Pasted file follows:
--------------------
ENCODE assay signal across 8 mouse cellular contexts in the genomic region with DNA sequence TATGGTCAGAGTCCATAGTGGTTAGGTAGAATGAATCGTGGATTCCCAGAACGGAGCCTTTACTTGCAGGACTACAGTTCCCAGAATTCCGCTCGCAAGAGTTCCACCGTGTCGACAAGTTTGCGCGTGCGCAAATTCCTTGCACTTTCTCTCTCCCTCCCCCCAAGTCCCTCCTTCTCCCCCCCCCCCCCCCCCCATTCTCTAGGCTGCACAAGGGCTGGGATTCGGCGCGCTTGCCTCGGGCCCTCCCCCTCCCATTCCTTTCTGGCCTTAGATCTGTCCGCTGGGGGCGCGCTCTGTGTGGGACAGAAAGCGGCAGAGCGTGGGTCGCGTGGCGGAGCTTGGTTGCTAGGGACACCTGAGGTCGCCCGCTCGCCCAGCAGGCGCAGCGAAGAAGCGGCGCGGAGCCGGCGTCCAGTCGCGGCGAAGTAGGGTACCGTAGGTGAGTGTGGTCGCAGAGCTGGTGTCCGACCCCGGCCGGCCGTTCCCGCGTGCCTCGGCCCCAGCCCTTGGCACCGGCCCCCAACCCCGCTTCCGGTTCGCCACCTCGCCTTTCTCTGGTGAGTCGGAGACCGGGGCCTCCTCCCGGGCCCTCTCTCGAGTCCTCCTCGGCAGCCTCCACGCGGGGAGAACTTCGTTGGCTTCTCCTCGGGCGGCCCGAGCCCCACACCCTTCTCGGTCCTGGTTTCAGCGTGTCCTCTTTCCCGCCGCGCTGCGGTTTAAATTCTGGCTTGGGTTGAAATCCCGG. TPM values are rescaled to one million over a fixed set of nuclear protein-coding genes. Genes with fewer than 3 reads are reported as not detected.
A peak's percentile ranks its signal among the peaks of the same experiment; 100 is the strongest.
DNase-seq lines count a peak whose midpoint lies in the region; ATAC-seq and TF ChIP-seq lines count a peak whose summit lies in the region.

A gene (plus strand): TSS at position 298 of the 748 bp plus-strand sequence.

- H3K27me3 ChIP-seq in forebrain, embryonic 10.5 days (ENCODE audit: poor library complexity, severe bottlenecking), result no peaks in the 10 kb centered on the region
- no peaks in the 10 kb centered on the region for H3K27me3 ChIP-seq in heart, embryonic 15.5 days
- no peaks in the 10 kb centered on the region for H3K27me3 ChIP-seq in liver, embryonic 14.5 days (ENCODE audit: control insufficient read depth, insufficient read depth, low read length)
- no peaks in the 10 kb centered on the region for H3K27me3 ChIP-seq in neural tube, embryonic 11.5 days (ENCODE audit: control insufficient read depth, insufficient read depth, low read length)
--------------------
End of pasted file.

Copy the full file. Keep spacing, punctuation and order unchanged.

ENCODE assay signal across 8 mouse cellular contexts in the genomic region with DNA sequence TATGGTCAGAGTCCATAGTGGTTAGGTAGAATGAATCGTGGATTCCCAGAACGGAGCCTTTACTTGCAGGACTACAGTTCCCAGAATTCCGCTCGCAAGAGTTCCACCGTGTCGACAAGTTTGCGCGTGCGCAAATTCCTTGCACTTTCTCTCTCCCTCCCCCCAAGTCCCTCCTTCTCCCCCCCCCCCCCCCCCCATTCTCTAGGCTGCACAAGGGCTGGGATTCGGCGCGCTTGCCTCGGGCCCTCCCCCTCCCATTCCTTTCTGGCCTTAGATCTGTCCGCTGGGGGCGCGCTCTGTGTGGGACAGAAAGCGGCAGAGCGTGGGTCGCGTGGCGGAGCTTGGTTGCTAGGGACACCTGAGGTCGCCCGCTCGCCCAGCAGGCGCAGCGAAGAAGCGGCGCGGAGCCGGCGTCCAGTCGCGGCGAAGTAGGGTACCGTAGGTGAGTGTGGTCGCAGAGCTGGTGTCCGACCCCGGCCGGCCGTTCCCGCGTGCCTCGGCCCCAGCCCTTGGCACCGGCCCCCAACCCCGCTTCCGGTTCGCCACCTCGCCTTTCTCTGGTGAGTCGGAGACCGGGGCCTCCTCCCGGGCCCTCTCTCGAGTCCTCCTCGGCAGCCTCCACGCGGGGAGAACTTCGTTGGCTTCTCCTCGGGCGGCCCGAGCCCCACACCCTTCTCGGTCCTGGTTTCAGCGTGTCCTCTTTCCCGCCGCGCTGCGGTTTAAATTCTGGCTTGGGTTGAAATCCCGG. TPM values are rescaled to one million over a fixed set of nuclear protein-coding genes. Genes with fewer than 3 reads are reported as not detected.
A peak's percentile ranks its signal among the peaks of the same experiment; 100 is the strongest.
DNase-seq lines count a peak whose midpoint lies in the region; ATAC-seq and TF ChIP-seq lines count a peak whose summit lies in the region.

A gene (plus strand): TSS at position 298 of the 748 bp plus-strand sequence.

- H3K27me3 ChIP-seq in forebrain, embryonic 10.5 days (ENCODE audit: poor library complexity, severe bottlenecking), result no peaks in the 10 kb centered on the region
- no peaks in the 10 kb centered on the region for H3K27me3 ChIP-seq in heart, embryonic 15.5 days
- no peaks in the 10 kb centered on the region for H3K27me3 ChIP-seq in liver, embryonic 14.5 days (ENCODE audit: control insufficient read depth, insufficient read depth, low read length)
- no peaks in the 10 kb centered on the region for H3K27me3 ChIP-seq in neural tube, embryonic 11.5 days (ENCODE audit: control insufficient read depth, insufficient read depth, low read length)